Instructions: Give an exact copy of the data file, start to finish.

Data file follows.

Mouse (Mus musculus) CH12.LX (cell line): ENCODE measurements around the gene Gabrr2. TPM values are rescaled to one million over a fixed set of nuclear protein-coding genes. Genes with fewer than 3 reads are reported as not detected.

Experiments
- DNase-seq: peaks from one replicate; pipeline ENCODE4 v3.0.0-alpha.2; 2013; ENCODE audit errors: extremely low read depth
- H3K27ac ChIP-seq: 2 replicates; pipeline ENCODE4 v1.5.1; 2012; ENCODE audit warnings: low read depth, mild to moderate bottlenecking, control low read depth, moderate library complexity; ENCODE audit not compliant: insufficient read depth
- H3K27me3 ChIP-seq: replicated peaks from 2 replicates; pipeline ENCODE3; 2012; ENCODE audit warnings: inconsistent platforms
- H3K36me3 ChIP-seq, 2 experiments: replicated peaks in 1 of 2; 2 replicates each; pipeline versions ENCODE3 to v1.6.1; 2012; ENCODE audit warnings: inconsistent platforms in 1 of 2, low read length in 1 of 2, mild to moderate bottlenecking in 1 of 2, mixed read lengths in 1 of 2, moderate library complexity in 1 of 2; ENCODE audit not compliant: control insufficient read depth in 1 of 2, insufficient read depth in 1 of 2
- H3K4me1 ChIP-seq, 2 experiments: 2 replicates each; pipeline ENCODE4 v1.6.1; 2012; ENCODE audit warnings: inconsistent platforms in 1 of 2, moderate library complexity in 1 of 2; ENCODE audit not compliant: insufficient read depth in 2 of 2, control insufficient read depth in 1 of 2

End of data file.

Mouse (Mus musculus) CH12.LX (cell line): ENCODE measurements around the gene Gabrr2. TPM values are rescaled to one million over a fixed set of nuclear protein-coding genes. Genes with fewer than 3 reads are reported as not detected.

Experiments
- DNase-seq: peaks from one replicate; pipeline ENCODE4 v3.0.0-alpha.2; 2013; ENCODE audit errors: extremely low read depth
- H3K27ac ChIP-seq: 2 replicates; pipeline ENCODE4 v1.5.1; 2012; ENCODE audit warnings: low read depth, mild to moderate bottlenecking, control low read depth, moderate library complexity; ENCODE audit not compliant: insufficient read depth
- H3K27me3 ChIP-seq: replicated peaks from 2 replicates; pipeline ENCODE3; 2012; ENCODE audit warnings: inconsistent platforms
- H3K36me3 ChIP-seq, 2 experiments: replicated peaks in 1 of 2; 2 replicates each; pipeline versions ENCODE3 to v1.6.1; 2012; ENCODE audit warnings: inconsistent platforms in 1 of 2, low read length in 1 of 2, mild to moderate bottlenecking in 1 of 2, mixed read lengths in 1 of 2, moderate library complexity in 1 of 2; ENCODE audit not compliant: control insufficient read depth in 1 of 2, insufficient read depth in 1 of 2
- H3K4me1 ChIP-seq, 2 experiments: 2 replicates each; pipeline ENCODE4 v1.6.1; 2012; ENCODE audit warnings: inconsistent platforms in 1 of 2, moderate library complexity in 1 of 2; ENCODE audit not compliant: insufficient read depth in 2 of 2, control insufficient read depth in 1 of 2